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Patronage to Merit and Control of the Federal Government Labor Force

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dc.contributor.author Johnson, Ronald N.
dc.contributor.author Libecap, Gary D.
dc.date.accessioned 2010-04-21T19:00:04Z
dc.date.available 2010-04-21T19:00:04Z
dc.date.issued 1991 en_US
dc.identifier.uri https://hdl.handle.net/10535/5724
dc.description.abstract From p. 4: "This paper also offers an explanation for why federal employees under the merit system were extended unusual protections from removal. The Pendleton Act emphasized the use of competitive examinations to improve the quality of the federal work force, but was not written with the intent of establishing a highly protected class of employees. The early civil service reform groups, and most members of Congress at that time, were against the imposition of absolute tenure, considering it undesirable and unnecessary for civil service reform. While the use of examinations could increase the quality of the federal work force, the problem of who would control the bureaucracy remained. Constant conflict and efforts to control the allocation of patronage had been costly to both the President and members of the Congress, yet the system invoked penalties on any politician who unilaterally withdrew from the competition for control of the federal work force. Although the Pendleton Act afforded some relief from this conflict, efforts to manipulate and control staffing decisions continued. As such, this paper is about bargaining in the political arena to alter a system that had become more costly in the aggregate than the benefits it provided. The analysis offered in Section VI suggests that the subsequent establishment of civil service rules providing for a highly protected work force reflected, in part, a desire on the part of the Congress and the President to reduce a costly conflict over control of the federal bureaucracy. But in establishing a merit system, elected officials also created a new interest group — federal workers. The evidence indicates that federal employees were active in the decisions pertaining to removal powers. We start by considering a general approach to the analysis of patronage." en_US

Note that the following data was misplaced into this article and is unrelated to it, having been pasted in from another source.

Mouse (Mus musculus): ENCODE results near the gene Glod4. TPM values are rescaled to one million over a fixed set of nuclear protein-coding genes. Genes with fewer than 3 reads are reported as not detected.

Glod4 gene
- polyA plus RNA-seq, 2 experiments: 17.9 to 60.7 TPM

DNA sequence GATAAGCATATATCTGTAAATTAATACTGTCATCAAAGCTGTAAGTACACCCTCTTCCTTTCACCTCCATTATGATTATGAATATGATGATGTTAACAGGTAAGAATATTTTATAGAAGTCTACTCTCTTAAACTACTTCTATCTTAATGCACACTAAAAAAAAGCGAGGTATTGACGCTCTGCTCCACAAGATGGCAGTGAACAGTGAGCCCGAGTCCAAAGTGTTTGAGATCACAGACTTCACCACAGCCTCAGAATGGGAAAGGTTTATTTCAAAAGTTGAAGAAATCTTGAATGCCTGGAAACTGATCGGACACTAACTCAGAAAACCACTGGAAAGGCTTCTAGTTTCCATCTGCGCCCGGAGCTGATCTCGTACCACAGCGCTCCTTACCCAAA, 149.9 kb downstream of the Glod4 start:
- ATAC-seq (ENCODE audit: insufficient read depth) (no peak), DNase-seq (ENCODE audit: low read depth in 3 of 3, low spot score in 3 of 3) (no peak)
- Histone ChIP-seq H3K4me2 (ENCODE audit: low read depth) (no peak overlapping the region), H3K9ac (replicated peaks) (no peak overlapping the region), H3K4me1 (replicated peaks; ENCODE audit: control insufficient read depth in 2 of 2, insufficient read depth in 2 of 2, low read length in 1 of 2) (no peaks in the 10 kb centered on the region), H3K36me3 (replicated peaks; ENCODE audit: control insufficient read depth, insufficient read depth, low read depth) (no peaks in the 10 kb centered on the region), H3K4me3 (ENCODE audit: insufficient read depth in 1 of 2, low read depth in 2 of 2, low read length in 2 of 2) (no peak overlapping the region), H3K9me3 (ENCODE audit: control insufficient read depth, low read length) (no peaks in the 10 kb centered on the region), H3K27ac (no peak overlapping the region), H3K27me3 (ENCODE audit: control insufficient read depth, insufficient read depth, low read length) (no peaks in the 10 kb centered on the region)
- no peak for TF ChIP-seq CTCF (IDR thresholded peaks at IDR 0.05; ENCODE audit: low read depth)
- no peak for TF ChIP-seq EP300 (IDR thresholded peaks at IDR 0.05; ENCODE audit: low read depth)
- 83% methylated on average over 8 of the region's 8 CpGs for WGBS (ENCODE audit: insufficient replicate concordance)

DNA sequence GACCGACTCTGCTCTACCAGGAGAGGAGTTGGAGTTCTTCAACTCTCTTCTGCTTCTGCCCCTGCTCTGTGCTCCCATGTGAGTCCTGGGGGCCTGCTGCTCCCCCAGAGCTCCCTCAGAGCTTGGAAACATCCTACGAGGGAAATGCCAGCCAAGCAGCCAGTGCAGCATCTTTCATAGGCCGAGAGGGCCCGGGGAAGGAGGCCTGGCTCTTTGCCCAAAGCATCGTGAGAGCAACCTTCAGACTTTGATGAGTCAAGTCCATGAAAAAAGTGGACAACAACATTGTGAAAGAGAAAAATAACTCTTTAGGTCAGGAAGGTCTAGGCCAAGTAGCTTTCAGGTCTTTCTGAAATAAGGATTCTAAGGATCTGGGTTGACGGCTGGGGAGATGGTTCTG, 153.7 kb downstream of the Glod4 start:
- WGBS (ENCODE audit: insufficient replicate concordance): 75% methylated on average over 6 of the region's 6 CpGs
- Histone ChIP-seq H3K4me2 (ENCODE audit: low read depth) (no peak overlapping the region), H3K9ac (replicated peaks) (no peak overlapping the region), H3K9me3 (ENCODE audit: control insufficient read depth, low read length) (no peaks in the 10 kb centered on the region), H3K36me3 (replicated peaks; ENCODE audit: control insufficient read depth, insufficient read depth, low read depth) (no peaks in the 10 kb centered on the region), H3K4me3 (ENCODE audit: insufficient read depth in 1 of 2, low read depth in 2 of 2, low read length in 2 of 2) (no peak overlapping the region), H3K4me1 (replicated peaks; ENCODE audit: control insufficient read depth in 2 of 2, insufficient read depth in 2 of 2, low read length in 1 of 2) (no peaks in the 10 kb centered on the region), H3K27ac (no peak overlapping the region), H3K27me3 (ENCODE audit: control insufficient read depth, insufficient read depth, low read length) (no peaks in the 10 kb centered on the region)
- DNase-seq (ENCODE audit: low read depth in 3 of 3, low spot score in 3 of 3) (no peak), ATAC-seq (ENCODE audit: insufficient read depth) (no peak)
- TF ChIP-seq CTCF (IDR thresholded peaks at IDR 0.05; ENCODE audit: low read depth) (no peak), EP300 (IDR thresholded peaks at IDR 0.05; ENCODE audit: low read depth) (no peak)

dc.language English en_US
dc.subject bureaucracy en_US
dc.subject labor en_US
dc.title Patronage to Merit and Control of the Federal Government Labor Force en_US
dc.type Working Paper en_US
dc.type.methodology Case Study en_US
dc.subject.sector Social Organization en_US

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